We gained a better understanding of why so many people in remote Aboriginal communities have diabetes because high sugar products are the cheapest. We have learnt that many people have decided to take action by reducing the amount of products in store and for example increasing the amount of sugar-free drinks. This is shown on the drink refrigerator – “No sugar, good for diabetics.” We further noticed minimal fresh fruit and veg and all the meat was frozen, from this we know that there are only deliveries every few weeks.
Then we headed off to the Wallany homeland to get Lee a bull bar for his car. Together we all had ham sandwiches and sat together with Lee and listened to more of his stories while eating bagels. His stories allowed us to fully immerse ourselves in Aboriginal culture.
On our way home after the homeland we came across Amata swimming pool, which can only be used if you go to school, Amata primary school as well as Stanley’s house. B2 and Bill gathered us around and gave us knowledge on the processionary caterpillars. Afterwards they also showed us the path made by these caterpillars. We now continued our journey home.
We then were given rockmelon and cookies to eat for afternoon whilst Angela and Paige helped Lee put the bull bar up. After we finished all that Monica took us back to the cave we visited yesterday. This cave is called the seven sisters where the storyline is painted across the roof in red, yellow, white and grey colours. This allowed us to open up about new teachings.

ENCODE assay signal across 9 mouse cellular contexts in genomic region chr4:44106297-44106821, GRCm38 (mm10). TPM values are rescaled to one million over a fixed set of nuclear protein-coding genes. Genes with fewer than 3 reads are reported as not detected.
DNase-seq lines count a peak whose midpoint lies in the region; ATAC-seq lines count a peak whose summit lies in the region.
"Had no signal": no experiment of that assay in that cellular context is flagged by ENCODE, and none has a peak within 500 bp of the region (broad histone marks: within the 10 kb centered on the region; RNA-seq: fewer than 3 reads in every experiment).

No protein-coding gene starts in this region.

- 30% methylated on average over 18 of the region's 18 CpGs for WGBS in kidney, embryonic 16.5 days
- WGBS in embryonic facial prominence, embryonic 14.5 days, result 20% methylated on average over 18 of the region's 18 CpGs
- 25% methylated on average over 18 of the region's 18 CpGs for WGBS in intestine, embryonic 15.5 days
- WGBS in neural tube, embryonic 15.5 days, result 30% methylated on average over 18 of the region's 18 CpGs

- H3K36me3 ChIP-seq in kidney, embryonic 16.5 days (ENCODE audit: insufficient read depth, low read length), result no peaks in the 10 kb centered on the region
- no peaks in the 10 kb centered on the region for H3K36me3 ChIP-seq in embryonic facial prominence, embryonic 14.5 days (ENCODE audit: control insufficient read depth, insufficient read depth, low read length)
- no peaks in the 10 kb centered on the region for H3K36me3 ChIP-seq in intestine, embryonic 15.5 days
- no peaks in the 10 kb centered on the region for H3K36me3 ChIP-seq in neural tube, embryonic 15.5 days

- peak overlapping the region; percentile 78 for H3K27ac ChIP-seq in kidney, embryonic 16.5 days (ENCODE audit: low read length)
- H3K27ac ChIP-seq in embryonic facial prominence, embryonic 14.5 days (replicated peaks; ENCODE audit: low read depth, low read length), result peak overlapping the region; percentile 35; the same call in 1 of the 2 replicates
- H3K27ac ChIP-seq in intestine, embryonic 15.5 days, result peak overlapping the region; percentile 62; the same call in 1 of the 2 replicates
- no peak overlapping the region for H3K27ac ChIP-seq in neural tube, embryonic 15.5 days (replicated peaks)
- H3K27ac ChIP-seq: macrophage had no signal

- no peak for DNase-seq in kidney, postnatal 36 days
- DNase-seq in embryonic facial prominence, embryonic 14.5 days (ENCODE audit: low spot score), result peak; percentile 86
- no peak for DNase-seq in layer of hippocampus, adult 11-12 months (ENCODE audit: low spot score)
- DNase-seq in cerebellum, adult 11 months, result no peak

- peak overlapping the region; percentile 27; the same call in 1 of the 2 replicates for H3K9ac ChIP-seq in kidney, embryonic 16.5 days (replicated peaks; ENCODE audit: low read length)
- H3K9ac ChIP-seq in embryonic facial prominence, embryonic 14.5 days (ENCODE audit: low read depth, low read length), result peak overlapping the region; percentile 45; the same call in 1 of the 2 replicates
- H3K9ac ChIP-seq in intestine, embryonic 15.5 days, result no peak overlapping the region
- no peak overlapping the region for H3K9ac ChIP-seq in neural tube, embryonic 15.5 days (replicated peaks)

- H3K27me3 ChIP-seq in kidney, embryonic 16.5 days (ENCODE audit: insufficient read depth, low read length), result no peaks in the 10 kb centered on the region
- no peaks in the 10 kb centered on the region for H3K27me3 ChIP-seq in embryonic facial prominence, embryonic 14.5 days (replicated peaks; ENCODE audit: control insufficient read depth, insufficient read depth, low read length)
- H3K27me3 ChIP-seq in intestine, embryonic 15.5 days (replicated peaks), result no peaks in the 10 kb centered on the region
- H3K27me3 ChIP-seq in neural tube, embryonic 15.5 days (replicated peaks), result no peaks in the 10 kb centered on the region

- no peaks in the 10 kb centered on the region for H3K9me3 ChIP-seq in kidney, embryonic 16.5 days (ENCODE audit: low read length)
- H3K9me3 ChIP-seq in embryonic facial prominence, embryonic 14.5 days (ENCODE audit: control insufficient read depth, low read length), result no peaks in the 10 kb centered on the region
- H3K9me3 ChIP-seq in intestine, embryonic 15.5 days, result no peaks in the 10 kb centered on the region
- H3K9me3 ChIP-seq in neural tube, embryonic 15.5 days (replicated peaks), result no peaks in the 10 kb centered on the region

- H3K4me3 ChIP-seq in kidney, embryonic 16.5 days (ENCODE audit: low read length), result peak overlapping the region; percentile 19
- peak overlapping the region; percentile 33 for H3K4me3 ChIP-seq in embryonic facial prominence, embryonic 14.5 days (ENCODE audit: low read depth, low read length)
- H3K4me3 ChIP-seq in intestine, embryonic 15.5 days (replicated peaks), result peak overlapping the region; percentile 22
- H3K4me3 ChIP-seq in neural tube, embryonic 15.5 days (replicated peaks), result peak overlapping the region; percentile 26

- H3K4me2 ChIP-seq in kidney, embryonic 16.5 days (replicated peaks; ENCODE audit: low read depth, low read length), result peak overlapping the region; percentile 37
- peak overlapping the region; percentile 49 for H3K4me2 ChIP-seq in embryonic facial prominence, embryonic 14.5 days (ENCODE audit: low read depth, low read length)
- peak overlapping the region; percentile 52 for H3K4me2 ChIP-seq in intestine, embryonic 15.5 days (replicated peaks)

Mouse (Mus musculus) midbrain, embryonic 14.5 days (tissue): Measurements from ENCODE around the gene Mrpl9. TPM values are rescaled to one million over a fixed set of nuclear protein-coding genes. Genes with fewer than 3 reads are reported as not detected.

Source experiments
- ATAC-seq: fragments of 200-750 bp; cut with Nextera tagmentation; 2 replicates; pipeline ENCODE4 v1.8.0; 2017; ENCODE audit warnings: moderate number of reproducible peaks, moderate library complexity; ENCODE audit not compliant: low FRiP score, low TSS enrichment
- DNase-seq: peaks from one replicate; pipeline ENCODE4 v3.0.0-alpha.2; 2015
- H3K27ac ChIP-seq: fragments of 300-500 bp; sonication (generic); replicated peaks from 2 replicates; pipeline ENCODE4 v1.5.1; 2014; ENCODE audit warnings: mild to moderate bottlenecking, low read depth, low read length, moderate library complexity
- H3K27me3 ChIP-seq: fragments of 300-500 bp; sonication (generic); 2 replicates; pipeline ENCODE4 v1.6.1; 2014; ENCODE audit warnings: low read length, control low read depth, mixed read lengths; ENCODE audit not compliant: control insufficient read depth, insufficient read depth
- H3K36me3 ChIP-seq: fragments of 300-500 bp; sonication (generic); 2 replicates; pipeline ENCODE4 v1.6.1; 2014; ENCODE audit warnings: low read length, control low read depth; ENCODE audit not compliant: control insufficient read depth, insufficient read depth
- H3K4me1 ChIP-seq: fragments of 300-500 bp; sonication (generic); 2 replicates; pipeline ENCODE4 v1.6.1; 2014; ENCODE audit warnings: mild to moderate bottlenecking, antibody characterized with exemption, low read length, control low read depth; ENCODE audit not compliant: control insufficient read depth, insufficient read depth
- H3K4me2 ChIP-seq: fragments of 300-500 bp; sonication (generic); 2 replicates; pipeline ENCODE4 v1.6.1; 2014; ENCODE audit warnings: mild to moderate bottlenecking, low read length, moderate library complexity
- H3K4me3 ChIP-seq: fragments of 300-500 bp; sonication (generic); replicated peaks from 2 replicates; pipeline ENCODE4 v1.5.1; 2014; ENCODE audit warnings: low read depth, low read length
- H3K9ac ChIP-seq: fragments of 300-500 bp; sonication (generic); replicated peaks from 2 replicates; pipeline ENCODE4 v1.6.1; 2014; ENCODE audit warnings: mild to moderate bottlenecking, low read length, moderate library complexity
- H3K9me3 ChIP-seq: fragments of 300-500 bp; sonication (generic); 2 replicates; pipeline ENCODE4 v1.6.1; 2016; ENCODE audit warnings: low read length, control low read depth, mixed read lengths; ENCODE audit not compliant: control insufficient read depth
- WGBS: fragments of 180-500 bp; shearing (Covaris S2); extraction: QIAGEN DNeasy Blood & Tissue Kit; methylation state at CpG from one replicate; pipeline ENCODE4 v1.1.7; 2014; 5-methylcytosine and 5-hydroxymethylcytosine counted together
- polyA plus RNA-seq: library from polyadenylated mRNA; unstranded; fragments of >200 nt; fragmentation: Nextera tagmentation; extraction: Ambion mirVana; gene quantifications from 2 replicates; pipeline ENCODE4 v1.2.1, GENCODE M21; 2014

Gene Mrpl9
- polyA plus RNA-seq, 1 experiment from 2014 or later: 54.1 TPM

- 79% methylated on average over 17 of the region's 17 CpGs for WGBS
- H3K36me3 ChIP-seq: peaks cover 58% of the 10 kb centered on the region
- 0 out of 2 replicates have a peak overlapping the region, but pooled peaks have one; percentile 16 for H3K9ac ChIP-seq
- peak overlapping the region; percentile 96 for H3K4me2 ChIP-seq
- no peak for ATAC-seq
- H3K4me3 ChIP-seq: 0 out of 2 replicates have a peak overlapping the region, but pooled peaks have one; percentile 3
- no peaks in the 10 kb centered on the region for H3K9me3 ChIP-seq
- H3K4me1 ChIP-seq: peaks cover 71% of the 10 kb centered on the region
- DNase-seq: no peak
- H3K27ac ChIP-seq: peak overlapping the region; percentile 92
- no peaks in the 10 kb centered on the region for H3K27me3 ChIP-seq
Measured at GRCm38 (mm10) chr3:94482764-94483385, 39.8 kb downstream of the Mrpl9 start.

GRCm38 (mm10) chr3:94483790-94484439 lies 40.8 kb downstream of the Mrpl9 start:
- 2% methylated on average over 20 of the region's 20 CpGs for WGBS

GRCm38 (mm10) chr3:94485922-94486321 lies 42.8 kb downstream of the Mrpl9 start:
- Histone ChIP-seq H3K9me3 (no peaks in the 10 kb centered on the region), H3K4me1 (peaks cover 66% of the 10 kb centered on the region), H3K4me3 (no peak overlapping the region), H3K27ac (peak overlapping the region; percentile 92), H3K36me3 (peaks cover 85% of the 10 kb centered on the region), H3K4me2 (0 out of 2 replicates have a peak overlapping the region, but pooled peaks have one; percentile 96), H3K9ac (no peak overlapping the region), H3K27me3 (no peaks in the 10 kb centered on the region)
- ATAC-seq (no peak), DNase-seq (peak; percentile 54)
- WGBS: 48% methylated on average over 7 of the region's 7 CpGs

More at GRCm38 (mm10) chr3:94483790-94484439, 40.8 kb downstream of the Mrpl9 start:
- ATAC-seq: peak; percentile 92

After visiting the cave we climbed up the same mountain as yesterday where we were able to reflect on our day and look out onto the view including watching the sunset.
Later on as a group we all gathered together around the fire to not only listen to Lee but to also help cook dinner. Paige and Anya cooked the corn which was served with butter. Tonight we were lucky enough to have a three course meal: corn on a cob, potatoes and steak with some other vegetables. Dinner ended with singing songs and other stories. To finish our night we all shared why we chose to come on the immersion and embark on this journey. Then we fell asleep under the stars.
This allowed us to immerse ourselves into the Australian experience.